A Zoning Board public meeting was held on October 17, 2016, at Leslie Salvage's request, for a waiver of Omaha Municipal Code § 55-766(b). Id. at 146. At the meeting, Matt Dowd, representing Duane Dowd (“Dowd”), one of the owners of the Q Street Property, raised concerns about the shared access off Orchard Avenue shown on the initial site plan. Id. at 146. Kyle Haase of E&A Consulting, representing Leslie Salvage, informed the Zoning Board that Leslie Salvage originally believed there was a shared access agreement between the Q Street Property and the Orchard Property, but there was no such agreement. Zoning Board Agenda, ECF No. 14-1, Page ID 180. Haase represented that Leslie Salvage was willing to work with Q Street Property owners to create an easement or find other access to the Orchard Property. Id. The Zoning Board approved the waiver and encouraged the parties to work toward a solution before the issue reached the City Council. Id.

         After the Zoning Board meeting, two Omaha City Council members called Thiellen on separate occasions to discuss Leslie Salvage's special use permit. Thiellen Aff., ECF No. 20, Page ID 279. They encouraged him to work out a solution for access to the property, and warned that otherwise Leslie Salvage would not have the necessary City Council votes for the special use permit. Id.

         On November 30, 2016, the Orchard Property was transferred to Leslie Salvage by warranty deed. Leslie Aff., ECF No. 14-1, Page ID 143.

         On January 10, 2017, in a letter to the City Council, the Planning Department recommended approval of a resolution authorizing a special use permit for the Orchard Property. Id. at 147. Public hearing before the City Council was set for January 24, 2017. Id. Before the hearing, Thiellen reached out to Dowd to discuss an access easement and sent him an email outlining proposed terms. Id. Leslie did not authorize Thiellen to make the proposal and when Thiellen showed Leslie the proposal, just before the hearing, Leslie told Thiellen it was not feasible. Leslie Aff., ECF No. 14-1, Page ID 148-49. Thiellen told Leslie he would draft a revised site plan addressing Leslie's concerns after the hearing. Id. at 149. When Leslie went forward with the scheduled City Council hearing, he relied on Thiellen's representation that he could draft a site plan remedying the access issue. Leslie Aff., ECF No. 26-1, Page ID 349.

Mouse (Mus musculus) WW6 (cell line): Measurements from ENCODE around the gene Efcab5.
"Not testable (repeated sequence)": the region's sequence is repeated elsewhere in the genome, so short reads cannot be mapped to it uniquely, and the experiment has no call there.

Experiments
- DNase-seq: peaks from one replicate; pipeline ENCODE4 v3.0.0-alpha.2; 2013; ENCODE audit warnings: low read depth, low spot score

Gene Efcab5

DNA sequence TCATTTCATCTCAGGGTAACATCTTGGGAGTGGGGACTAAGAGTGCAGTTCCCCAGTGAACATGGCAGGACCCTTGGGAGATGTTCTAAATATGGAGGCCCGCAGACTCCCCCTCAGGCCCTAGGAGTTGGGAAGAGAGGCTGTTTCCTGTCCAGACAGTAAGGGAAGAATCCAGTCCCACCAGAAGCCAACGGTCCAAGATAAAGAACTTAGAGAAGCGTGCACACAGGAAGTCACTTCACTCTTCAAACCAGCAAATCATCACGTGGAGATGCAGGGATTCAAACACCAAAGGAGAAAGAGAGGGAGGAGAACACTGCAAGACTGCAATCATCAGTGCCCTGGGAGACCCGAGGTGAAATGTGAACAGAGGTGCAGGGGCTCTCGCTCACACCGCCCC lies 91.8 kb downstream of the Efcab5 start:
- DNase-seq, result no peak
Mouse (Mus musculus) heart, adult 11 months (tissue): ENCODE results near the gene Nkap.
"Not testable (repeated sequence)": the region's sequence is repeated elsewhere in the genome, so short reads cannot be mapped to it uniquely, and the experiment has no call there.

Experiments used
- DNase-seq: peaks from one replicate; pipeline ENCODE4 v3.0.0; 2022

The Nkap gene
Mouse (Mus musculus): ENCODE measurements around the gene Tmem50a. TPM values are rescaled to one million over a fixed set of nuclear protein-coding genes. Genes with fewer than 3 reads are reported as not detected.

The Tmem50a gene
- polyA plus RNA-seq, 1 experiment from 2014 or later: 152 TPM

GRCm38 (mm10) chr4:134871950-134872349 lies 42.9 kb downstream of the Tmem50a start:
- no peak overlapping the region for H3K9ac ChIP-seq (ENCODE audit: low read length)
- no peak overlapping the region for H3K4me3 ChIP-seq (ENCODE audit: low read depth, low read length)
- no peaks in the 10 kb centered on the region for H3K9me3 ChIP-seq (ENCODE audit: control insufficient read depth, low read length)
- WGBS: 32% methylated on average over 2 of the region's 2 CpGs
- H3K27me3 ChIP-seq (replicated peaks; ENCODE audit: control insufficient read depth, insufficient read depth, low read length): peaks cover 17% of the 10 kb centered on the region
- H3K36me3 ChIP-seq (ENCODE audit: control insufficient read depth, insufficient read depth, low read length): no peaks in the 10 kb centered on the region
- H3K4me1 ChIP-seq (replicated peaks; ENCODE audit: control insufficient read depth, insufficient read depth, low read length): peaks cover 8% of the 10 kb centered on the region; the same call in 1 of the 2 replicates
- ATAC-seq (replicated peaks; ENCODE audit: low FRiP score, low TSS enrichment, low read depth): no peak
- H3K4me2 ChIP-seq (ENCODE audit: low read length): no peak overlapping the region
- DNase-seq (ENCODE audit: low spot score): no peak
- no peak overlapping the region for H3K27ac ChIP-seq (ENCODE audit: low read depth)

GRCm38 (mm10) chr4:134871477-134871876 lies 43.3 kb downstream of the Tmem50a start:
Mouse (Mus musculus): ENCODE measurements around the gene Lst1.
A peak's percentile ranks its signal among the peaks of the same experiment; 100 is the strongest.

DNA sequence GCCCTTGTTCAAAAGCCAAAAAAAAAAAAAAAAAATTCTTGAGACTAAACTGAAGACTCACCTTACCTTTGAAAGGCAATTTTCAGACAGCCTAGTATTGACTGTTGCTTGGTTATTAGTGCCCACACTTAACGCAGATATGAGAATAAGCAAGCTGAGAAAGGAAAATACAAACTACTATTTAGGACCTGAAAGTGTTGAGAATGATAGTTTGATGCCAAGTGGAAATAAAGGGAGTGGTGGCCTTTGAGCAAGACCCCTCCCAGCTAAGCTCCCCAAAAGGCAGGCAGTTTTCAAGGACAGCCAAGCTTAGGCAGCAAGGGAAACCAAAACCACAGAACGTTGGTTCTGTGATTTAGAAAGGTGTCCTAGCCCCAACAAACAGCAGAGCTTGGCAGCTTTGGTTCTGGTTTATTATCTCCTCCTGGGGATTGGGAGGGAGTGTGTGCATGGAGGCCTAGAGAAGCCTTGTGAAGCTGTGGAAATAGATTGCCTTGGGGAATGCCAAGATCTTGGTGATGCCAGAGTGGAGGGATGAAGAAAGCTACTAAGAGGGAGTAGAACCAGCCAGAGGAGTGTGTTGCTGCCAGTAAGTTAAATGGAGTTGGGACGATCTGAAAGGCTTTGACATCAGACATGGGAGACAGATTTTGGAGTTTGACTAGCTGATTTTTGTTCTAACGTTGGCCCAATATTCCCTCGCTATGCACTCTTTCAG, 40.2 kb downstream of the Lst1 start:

At the hearing, Thiellen stated, “[a]s an update to precouncil this morning, we have worked out any issues that we had previously with the south property owner in terms of access to the property.” First City Council Meeting Tr., ECF No. 23, Page ID 304. City Council member Garry Gernandt stated, “thanks also goes to the applicant and the neighbors that abut this particular area, for sitting down and working through what they believe was some consequence to them. And it sounds like everybody now has seen the light to at least a 60-watt bulb-.” Id. at 306. Thiellen responded “that's right” and Gernandt continued “-and can agree that the - this could go forward.” Id. Thiellen did not present any additional information regarding the alleged agreement to the City Council. Id. at 303-10. The City Council approved the special use permit. Id. at 310. The City Council did not review the terms of any agreement and did not review any revised plans reflecting the terms of any alleged access agreement. Leslie Aff., ECF No. 14-1, Page ID 149. Ultimately, Thiellen was unable to draft a feasible alternative site plan. Id. at 149-50.